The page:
SÃO PAULO, Brazil — It’s worth going a distance for greatness. And great is what the exhibition “Histórias Afro-Atlânticas” (“Afro-Atlantic Histories”) is. With 450 works by more than 200 artists spread over two museums, it’s a hemispheric treasure chest, a redrafting of known narratives, and piece for piece one of the most enthralling shows I’ve seen in years, with one visual detonation after another.
Its timing, for better or worse, is apt. In national elections scheduled for late this month, a right-wing populist candidate, Jair Bolsonaro, has a strong chance of becoming Brazil’s next president. He’s been vocal in his hostility to the nation’s Afro-Brazilian community, calling current immigrants from Haiti, Africa and the Middle East “the scum of humanity.” The exhibition, which focuses on the dynamic African-influenced New World cultures that emerged from three centuries of European slavery, takes precisely the opposite view.
The story of the westward African diaspora has been told many times, but never, in my experience, with this breadth or geographic balance. The European trade in black bodies hit South America early in the 16th century, and lingered late. By the time slavery was officially abolished in Brazil in 1888 — the show coincides with the 130th anniversary of that event — the country had absorbed well over 40 percent of some 11 million displaced Africans. Today it is home to the world’s largest black population outside of Nigeria.
Installed at the São Paulo Museum of Art, known to everyone as MASP, and the smaller Tomie Ohtake Institute, the exhibition is divided into eight thematic sections. Afro-Brazilian material dominates — which is fine; we hardly ever see what’s here in New York and much of it will be new to many museumgoers in Brazil. And it’s generously interspersed with work, old and new, from other parts of South America, the Caribbean, North America, Europe and Africa itself.
In the opening section, we find ourselves literally at sea in a clip from Brazilian filmmaker Glauber Rocha’s 1967 “Entranced Earth,” showing, in aerial view, a swelling, glittering, apparently horizonless Atlantic Ocean. This is the “Black Atlantic,” as defined by the historian Paul Gilroy, an alchemical terrain in which Africa, America, and Europe met, merged and generated new hybrid identities.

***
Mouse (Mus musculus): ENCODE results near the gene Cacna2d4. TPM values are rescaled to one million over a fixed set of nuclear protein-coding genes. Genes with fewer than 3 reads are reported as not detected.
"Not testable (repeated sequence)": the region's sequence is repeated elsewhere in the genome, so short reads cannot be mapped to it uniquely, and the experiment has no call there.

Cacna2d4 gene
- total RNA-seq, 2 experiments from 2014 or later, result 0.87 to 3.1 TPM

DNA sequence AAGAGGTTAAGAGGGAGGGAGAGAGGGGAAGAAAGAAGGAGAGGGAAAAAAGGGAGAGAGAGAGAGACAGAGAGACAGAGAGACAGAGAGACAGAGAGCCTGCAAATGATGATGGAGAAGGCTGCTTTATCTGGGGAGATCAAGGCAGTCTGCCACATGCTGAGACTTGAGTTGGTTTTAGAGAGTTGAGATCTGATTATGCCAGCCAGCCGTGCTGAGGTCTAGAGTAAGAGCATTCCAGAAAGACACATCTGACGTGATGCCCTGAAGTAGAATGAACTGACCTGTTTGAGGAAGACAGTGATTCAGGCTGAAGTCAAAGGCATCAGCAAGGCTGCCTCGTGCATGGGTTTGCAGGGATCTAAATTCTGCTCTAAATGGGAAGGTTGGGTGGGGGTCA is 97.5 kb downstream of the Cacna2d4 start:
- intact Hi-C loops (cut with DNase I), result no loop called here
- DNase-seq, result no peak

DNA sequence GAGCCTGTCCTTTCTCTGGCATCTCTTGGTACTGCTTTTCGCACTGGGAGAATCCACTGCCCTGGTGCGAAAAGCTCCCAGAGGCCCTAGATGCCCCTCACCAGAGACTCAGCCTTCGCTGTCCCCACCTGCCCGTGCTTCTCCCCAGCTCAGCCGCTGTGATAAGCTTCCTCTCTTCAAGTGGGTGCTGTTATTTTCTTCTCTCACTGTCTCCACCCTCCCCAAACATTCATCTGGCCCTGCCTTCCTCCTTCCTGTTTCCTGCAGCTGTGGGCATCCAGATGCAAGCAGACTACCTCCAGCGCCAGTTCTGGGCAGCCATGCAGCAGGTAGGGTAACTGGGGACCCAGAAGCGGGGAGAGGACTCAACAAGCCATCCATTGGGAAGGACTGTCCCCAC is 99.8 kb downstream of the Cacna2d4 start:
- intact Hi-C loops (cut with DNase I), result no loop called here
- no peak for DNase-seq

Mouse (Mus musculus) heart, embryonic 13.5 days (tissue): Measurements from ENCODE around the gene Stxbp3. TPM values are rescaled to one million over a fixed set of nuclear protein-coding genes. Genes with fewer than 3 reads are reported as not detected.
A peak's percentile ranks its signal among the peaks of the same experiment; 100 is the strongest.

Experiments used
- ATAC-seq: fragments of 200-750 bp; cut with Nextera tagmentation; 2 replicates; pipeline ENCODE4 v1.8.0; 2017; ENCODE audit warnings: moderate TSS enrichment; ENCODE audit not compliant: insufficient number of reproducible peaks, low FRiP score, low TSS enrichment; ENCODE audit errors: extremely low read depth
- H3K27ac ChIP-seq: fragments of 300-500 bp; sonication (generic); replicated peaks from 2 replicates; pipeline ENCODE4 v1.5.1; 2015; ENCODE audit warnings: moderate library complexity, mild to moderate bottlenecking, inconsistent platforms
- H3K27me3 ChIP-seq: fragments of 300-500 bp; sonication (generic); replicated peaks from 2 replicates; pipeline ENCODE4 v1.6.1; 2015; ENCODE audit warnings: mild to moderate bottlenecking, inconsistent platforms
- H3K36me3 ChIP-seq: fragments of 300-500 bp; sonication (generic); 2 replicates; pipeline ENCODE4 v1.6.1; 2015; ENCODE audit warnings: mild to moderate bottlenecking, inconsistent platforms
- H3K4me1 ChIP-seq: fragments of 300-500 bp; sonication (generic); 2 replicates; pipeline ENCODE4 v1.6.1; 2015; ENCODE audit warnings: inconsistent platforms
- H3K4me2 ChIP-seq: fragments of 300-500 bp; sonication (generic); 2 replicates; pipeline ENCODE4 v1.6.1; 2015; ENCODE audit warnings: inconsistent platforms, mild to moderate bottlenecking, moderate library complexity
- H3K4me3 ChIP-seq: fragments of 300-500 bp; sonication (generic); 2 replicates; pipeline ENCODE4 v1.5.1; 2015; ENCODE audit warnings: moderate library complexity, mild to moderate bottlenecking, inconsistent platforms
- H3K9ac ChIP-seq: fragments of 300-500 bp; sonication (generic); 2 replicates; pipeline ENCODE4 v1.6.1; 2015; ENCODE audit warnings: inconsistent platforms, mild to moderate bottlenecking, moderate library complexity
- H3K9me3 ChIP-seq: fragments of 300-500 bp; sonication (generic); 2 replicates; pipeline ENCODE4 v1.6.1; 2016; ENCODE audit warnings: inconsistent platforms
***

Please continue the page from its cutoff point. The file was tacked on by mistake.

Images of boats recur. A contemporary São Paulo artist, Rosana Paulino, incorporates 18th century diagrams of slave ship interiors into a quilt-like fabric hanging. In a wood wall piece, a veteran local artist, Emanoel Araújo, gives a ship a half-abstract shape suggesting both a chained man and an African god. (Mr. Araújo is the founding director of São Paulo’s extraordinary and eccentric Afro Brasil Museum.)
And in a haunting piece by José Alves de Olinda, at the Tomie Ohtake Institute, the gods have taken charge. Figures of two dozen Yoruban divinities, grave, armed and alert, line the deck of a miniature slave ship. They are now its guiding crew.
Are they heading back to Africa or on a rescue mission to the Americas? The show encourages creative readings. Its organizers — Adriano Pedrosa, the director of MASP, leading a team that includes Lilia Scharcz, Ayrson Heráclito, Hélio Menezes and Tomás Toledo — note that the Portuguese word “historias” has a more complicated meaning than “history” in English. “Historias” can be fact or fiction, reality or fantasy, and in art such binaries are often confused, sometimes purposefully.
The first European known to have painted the South American landscape was the 17th century Dutchman, Frans Post. . His “Landscape with Anteater” in the show is a mild-mannered thing; block out the coconut palms and you’re in Claude Lorrain’s Italy. And a Peaceable Kingdom effect is enhanced by the inclusion of what look to be a group of mixed-race neighbors — white, black and Amerindian — having a chat. No hint that, at the time Post confected this idyll, African slaves were working 20-hour days on plantations and indigenous peoples were being exterminated.